Issue: Detachment – single petition and vote by multiple townships
Background: (Casco) Two adjacent townships—Casco and Columbus—and residents of those townships wanted to detach territory from the city of Richmond. The territory that sought to be detached was territory that previously had been annexed to the city. The townships presented the ballot issue covering both townships in a single petition, which, in essence, would have allowed residents of one township to vote not only on the return of property to their township but also the return of property to a township in which they did not reside. The Secretary of State refused to approve the election since residents of one township could vote on, and possibly determine, a change in the boundaries of another township in which they did not reside. The townships asked the circuit court to enter an order compelling the Secretary of State to approve the ballot.
(Fillmore) The city of Holland was the subject of proposals to detach four parts of city territory to four townships in one petition circulated in all five political jurisdictions. The single petition requested that various portions of the city be detached to four different townships that surrounded the city. The townships argued that language in the state statute that provides for territory to be detached “by proceedings originating by petition therefore signed by qualified electors who are freeholders residing within the cities, villages, or townships to be affected thereby” (MCL 117.6) permitted the use of one petition so that votes in the four townships could be combined and counted in favor of all four proposals for detachment. The township filed a complaint for mandamus directly with the Michigan Court of Appeals.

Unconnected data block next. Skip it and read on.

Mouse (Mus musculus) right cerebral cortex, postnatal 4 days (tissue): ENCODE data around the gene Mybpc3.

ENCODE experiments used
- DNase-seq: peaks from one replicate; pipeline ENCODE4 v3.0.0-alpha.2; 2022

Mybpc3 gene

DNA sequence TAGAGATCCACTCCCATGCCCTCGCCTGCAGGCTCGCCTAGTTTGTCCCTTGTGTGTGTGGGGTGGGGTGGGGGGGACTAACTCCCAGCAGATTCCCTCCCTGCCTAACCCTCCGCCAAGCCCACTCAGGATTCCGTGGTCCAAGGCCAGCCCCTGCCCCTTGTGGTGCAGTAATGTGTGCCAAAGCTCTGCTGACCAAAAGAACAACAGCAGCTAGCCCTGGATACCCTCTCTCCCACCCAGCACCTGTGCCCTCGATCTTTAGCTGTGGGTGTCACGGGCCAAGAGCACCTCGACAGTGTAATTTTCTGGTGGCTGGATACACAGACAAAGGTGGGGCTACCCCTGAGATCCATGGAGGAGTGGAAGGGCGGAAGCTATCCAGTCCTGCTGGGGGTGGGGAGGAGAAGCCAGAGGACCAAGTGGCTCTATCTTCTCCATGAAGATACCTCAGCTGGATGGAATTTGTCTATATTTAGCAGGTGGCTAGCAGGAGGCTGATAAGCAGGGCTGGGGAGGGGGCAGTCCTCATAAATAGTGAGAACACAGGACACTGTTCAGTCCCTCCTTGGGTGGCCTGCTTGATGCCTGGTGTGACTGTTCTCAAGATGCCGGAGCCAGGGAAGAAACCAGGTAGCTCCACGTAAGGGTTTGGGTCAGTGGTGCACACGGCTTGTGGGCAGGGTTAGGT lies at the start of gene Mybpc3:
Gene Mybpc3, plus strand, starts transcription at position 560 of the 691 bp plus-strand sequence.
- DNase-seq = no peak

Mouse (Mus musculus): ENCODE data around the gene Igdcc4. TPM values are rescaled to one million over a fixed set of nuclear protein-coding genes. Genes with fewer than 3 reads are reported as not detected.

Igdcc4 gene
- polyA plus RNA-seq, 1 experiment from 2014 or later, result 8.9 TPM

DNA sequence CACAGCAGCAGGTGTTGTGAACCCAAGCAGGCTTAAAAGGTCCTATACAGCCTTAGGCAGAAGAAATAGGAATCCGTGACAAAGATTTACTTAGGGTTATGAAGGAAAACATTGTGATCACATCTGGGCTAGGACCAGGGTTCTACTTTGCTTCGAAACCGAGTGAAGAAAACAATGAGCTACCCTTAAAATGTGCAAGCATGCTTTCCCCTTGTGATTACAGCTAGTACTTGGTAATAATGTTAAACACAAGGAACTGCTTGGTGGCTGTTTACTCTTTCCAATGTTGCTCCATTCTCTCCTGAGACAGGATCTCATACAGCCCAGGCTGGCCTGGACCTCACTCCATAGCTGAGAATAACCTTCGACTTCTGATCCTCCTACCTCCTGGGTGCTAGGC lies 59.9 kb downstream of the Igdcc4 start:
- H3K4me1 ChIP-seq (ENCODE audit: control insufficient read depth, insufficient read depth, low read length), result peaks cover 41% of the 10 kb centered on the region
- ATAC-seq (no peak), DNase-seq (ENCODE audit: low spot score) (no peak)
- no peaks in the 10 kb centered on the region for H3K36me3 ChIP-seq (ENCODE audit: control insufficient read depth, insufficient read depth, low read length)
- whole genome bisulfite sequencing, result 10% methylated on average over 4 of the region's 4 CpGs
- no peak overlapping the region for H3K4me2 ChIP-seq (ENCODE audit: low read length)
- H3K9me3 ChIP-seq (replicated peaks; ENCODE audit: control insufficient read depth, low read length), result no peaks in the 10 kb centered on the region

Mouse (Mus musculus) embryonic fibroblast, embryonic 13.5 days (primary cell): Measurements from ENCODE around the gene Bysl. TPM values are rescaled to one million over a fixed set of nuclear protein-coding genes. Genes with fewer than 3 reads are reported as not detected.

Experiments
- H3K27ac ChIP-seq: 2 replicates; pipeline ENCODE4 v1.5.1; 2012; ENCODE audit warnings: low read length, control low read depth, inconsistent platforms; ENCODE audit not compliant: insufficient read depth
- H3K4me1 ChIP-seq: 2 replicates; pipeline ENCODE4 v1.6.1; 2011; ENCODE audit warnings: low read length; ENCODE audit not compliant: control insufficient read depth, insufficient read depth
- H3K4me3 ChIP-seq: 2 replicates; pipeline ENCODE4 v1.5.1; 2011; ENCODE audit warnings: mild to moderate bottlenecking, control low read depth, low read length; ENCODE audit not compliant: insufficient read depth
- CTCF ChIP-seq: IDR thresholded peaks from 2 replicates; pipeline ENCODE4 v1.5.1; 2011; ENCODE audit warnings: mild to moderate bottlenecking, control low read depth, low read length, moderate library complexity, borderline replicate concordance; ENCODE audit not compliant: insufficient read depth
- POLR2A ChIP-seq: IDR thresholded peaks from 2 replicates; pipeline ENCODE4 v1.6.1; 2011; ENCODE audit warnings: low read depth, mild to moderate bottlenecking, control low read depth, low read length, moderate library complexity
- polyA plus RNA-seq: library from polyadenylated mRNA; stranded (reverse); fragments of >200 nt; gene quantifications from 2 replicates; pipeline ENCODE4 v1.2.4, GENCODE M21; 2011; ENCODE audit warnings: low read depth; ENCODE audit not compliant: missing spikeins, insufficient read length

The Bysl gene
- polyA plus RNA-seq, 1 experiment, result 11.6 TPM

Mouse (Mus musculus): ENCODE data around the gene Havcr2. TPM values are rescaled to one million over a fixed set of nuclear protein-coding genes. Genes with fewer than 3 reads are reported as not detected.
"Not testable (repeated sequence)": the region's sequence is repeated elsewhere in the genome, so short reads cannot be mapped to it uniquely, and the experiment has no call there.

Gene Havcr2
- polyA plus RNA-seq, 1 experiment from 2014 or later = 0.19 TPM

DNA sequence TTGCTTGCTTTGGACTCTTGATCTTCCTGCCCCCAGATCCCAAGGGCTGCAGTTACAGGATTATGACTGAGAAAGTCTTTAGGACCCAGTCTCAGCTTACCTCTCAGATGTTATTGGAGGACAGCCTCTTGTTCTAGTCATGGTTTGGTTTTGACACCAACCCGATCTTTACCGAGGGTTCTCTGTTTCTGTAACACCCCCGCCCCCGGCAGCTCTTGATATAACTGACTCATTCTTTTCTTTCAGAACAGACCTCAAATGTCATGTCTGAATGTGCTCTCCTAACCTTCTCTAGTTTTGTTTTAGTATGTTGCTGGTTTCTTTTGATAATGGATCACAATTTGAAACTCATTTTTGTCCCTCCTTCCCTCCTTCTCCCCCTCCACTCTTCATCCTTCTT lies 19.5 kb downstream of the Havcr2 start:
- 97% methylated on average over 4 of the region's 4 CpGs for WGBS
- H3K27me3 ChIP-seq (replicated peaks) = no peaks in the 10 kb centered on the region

Why did the LDF get involved?
At risk was a critical interpretation of the provisions in the Home Rule City Act governing detachment. The townships argued that the statute in question supported the filing of a single petition and a single vote on multiple detachments. Such an interpretation, if upheld, would have created an advantage for those seeking detachment of city territory.
What action did the LDF take?
Filed amicus briefs with the Michigan Court of Appeals in both cases
What was the outcome?
The Michigan Supreme Court held that the Home Rule City Act does not allow a single petition and a single vote to encompass detachment of territory from a city and addition of that territory to multiple townships. The court found the language in the Home Rule City Act to be unambiguous.
Who prepared the amicus brief?
Eric D. Williams
(Michigan Court of Appeals)
William B. Beach (Miller, Canfield, Paddock and Stone, P.L.C.)
(Michigan Supreme Court)